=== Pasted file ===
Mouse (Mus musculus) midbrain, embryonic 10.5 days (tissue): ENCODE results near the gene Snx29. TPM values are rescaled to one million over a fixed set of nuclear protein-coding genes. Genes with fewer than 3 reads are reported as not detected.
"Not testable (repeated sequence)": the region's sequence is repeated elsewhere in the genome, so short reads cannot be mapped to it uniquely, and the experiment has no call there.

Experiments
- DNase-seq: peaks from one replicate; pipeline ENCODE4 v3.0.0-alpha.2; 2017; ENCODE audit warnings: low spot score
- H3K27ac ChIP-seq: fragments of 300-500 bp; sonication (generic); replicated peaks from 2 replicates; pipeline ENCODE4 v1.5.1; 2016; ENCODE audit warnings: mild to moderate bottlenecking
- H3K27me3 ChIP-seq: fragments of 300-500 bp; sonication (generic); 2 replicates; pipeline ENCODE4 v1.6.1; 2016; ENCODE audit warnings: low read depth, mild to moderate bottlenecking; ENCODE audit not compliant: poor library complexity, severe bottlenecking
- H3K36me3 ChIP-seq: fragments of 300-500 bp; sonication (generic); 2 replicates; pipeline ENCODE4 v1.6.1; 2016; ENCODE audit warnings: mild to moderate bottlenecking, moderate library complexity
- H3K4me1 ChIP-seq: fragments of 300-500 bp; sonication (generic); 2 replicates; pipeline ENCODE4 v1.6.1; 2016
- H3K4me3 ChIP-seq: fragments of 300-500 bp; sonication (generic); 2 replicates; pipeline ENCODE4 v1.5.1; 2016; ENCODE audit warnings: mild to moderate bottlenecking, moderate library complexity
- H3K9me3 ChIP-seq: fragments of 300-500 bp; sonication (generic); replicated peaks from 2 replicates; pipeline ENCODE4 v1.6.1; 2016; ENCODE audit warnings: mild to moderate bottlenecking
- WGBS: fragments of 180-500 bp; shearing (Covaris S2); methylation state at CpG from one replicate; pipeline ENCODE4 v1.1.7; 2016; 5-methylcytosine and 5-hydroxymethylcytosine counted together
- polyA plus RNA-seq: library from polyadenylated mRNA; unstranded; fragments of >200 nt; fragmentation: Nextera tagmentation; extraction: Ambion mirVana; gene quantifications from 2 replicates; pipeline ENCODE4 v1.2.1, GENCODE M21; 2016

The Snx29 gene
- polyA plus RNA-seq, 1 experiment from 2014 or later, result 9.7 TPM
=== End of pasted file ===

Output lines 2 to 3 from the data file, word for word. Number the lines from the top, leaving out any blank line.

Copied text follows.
"Not testable (repeated sequence)": the region's sequence is repeated elsewhere in the genome, so short reads cannot be mapped to it uniquely, and the experiment has no call there.

Experiments